Tarleton State University President James Hurley has been reappointed to the North Texas Commission Executive Committee. A member of the board of directors since 2021, he received the NTC Education Leadership Award last year.
A public-private partnership established in 1971, the commission embraces regional
opportunities to spur economic development, promote innovation and improve quality of life.
“Preparing workforce-ready graduates for today’s market and tomorrow’s careers should be the
heartbeat of any university,” said NTC President and CEO Chris Wallace. “It is for President
James Hurley and Tarleton State.”
Hurley has been in high gear since becoming Tarleton’s 16th president in fall 2019. His
signature initiatives include powerful enrollment growth, creative student funding, vigorous
partnerships with high schools and community colleges, innovative research, robust partnerships
with businesses and community stakeholders, and a move to NCAA Division I as a member of
the Western Athletic Conference.
Under his leadership, Tarleton has earned the elevated designation of Doctoral Universities High
Research Activity by the Carnegie Classification of Institutions of Higher Education and
membership in the impactful Association of Public and Land-grant Universities.
Tarleton’s new Biotechnology Institute, part of Texas A&M-Fort Worth’s downtown campus,
puts the university in the middle of one of the fastest growing life sciences hotbeds in the
country. And a second facility on Tarleton State’s 80-acre campus in Southwest Fort Worth, set
to open in fall 2024, will expand offerings that address the region’s growing need for healthcare
experts and educators.
The new Institute for Rural Economic Development and Research is merging discovery and
innovation to grow industries and create jobs, and the university breaks ground in November for
a $7 million Research Administration Building in Stephenville that will accelerate sponsored
discovery and strengthen regional partnerships.
Construction is underway for a 148,000-square-foot Event Center in the heart of Tarleton State’s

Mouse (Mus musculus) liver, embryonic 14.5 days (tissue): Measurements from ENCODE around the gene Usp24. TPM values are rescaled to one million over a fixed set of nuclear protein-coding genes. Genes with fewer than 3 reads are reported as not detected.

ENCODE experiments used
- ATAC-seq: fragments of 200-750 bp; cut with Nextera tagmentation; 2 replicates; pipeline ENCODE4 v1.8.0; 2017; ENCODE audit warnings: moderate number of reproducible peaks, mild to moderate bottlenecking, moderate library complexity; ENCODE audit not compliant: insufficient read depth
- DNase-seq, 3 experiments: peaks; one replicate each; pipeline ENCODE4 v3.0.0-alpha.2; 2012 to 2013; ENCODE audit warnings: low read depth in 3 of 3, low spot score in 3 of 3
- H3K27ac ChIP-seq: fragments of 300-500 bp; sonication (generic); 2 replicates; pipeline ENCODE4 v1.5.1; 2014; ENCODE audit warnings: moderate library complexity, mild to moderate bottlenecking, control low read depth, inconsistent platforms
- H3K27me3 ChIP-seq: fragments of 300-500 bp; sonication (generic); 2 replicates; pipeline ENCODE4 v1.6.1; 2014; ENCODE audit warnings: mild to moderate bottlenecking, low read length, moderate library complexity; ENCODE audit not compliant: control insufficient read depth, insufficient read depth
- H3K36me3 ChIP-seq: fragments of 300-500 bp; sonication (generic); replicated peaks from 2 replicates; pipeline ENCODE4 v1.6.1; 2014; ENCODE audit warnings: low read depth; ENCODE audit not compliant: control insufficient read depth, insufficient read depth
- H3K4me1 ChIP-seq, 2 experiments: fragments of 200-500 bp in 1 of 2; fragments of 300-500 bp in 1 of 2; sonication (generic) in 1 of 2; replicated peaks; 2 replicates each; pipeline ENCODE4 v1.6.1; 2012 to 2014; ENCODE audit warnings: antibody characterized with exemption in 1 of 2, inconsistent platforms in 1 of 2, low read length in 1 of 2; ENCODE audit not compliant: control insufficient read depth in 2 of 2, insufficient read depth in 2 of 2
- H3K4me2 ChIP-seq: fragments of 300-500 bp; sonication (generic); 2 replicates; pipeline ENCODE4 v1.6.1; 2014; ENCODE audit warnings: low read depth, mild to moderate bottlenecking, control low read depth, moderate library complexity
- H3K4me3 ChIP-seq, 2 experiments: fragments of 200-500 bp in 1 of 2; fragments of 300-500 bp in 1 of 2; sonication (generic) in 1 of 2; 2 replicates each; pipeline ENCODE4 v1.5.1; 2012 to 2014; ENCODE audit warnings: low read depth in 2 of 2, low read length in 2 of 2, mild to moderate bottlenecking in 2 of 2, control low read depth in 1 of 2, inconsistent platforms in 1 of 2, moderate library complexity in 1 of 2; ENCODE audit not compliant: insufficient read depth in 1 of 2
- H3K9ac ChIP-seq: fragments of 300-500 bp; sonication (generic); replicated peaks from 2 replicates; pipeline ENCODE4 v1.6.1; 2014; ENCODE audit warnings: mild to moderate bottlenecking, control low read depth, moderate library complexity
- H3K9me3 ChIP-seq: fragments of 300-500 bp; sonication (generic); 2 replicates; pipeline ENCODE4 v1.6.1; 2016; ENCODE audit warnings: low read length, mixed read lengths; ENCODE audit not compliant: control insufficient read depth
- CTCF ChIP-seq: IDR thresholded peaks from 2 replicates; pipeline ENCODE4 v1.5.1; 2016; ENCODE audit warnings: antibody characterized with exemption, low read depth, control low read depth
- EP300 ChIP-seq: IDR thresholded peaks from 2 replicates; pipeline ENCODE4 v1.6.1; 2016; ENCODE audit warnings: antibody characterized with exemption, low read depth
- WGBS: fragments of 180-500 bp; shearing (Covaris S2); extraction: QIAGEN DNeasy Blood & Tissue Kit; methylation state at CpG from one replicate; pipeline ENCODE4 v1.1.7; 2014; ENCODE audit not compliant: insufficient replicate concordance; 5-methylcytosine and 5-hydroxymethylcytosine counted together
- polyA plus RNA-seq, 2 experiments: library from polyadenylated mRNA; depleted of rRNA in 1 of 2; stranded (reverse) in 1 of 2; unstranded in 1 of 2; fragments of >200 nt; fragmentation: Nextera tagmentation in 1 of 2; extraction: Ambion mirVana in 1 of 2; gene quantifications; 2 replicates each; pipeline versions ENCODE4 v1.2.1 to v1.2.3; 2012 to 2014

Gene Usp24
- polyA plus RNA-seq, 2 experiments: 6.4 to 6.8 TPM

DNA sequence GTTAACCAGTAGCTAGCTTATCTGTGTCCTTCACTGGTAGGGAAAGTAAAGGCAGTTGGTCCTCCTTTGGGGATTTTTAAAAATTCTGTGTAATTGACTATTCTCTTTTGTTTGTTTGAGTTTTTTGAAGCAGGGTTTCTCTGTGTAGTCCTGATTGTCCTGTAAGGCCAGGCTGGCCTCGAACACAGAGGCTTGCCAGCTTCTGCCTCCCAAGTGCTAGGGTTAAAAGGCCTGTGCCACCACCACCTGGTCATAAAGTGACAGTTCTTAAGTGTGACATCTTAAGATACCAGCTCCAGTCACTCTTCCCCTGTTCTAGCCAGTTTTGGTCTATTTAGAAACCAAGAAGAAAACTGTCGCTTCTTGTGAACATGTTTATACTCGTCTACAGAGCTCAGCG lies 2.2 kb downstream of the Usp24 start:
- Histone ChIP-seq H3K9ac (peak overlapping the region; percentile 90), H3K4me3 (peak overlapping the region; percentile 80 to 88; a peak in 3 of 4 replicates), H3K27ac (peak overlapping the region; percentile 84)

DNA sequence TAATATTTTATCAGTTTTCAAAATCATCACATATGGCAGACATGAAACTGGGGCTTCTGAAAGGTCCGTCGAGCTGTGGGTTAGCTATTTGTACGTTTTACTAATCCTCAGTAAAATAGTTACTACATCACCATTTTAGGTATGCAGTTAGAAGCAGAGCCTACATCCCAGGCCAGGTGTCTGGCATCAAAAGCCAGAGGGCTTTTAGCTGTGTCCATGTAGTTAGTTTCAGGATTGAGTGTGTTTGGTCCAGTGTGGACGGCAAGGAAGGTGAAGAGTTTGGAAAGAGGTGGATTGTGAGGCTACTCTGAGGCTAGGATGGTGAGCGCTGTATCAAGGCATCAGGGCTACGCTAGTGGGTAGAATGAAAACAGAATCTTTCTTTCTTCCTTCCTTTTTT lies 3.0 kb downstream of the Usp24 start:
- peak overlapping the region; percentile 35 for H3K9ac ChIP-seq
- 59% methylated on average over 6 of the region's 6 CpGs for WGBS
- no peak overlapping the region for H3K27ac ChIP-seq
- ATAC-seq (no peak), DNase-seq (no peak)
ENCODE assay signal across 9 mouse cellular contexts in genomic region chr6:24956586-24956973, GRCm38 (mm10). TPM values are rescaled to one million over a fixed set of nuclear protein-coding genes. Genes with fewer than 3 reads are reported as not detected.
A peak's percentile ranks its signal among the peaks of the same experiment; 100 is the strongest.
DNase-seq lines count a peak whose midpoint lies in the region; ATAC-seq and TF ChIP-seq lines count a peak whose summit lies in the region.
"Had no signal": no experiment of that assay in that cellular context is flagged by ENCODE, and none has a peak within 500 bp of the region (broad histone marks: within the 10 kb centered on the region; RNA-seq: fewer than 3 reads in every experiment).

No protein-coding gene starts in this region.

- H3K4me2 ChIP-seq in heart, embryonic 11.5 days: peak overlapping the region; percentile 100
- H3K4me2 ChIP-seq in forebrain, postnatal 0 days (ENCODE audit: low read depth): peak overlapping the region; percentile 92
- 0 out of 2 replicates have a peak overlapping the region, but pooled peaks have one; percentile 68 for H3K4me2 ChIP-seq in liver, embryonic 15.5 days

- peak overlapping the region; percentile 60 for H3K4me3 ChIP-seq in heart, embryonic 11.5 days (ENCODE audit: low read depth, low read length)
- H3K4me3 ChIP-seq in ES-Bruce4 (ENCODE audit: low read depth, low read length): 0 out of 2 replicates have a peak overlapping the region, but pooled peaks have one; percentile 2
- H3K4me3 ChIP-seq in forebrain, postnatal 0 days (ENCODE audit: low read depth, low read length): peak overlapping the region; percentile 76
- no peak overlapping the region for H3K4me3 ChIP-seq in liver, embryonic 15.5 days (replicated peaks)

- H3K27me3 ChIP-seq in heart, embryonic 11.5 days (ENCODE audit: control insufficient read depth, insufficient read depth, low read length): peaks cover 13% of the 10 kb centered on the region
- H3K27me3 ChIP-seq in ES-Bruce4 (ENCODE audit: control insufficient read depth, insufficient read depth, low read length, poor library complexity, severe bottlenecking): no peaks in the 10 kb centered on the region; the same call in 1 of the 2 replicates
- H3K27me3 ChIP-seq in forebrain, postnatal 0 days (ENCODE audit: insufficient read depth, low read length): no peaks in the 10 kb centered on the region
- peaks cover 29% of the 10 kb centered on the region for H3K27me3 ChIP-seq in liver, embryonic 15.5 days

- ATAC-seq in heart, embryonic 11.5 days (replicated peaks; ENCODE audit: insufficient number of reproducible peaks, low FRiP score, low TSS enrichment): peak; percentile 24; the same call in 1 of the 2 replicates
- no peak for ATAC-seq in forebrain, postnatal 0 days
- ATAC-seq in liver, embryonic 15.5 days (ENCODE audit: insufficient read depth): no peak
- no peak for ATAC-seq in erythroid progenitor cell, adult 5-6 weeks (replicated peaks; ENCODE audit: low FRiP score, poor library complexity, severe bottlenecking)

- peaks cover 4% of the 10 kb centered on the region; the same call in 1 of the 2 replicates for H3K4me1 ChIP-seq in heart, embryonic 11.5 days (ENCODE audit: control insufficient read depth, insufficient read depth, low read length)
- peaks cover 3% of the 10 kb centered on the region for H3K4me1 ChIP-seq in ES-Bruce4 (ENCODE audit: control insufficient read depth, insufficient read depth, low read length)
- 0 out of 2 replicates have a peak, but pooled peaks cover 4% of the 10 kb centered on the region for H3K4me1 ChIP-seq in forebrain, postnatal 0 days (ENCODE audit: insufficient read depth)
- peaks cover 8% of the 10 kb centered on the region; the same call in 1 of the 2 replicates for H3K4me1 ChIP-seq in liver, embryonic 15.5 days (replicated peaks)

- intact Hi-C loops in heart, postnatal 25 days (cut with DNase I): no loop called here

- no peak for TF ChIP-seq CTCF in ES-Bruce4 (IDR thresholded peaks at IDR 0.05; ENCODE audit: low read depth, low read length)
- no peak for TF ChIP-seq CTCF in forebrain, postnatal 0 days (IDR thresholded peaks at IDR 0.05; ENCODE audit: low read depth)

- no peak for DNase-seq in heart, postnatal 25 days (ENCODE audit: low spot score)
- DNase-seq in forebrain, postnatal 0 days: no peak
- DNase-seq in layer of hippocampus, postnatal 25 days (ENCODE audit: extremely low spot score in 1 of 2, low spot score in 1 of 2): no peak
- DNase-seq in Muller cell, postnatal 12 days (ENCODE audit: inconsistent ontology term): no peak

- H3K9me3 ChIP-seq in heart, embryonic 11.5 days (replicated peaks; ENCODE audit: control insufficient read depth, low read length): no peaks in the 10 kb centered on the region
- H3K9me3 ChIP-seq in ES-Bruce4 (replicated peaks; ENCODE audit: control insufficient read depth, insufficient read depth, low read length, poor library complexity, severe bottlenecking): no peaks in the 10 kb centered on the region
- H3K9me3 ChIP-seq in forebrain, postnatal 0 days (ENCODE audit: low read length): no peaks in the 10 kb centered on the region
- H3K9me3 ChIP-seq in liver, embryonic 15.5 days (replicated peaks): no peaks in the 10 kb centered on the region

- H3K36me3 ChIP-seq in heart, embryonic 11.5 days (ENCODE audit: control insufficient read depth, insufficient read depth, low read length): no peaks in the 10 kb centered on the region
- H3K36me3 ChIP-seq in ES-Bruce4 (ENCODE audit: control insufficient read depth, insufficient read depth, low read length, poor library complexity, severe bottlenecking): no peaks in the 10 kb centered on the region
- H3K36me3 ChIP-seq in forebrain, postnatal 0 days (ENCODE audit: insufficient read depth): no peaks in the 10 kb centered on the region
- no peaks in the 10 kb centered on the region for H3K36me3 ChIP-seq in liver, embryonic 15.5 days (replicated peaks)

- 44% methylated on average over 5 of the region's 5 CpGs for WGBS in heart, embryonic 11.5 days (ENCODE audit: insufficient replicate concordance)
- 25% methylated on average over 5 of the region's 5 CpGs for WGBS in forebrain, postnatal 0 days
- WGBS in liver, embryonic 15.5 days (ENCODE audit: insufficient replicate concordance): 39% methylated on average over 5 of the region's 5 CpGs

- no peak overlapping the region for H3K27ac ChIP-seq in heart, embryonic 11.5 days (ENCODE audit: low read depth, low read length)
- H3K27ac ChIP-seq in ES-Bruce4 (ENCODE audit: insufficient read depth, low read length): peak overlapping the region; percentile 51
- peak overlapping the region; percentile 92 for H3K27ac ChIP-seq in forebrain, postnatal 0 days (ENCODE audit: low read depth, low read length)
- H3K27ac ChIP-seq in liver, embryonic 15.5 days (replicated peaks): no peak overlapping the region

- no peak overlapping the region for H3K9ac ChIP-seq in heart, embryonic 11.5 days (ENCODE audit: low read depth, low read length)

main campus. One of the largest venues in North Texas, the multipurpose arena will sport
NCAA Division I basketball facilities and rooms for symposiums and conferences, conventions
and concerts, convocations and commencements.
“I am profoundly grateful to serve on the North Texas Commission Board of Directors,” Dr.
Hurley said. “Tarleton State so enjoys giving back to our region. As a national comprehensive
public university, we have a social and economic responsibility to invest in the future of our
students and in the communities we serve.”
Fall 2023 enrollment is up 8.6 percent from a year ago. That’s around 17,000 students, and the
all-time-high increase outpaces many institutions nationwide. The Class of 2027 is the largest
ever — up 11 percent from fall 2022 — with 2,707 enrolled.
Hurley’s creation of partnerships with school districts and two-year colleges —
Distinguished High School Partners and Distinguished College Partners — deepens the
university’s commitment to educational opportunity, accessibility and affordability. Both
programs provide guaranteed scholarships for students meeting qualifications. More than 120
school districts and nine community colleges participate.
Some 2,000 students are earning university credit in agriculture and STEM areas while
completing requirements at Texas high schools. The dual enrollment program, Tarleton Today,
launched this fall.
“John Tarleton envisioned a school whose students empower, improve and make the world a
better place,” Hurley said. “Our work with the North Texas Commission honors his dream.”
A founding member of The Texas A&M System, Tarleton State is breaking records — in
enrollment, research, scholarship, athletics, philanthropy and engagement — while transforming
the lives of more than 16,200 students in Stephenville, Fort Worth, Waco, Bryan and online.
True to Tarleton’s values of excellence, integrity and respect, academic programs emphasize real
world learning and address regional, state and national needs.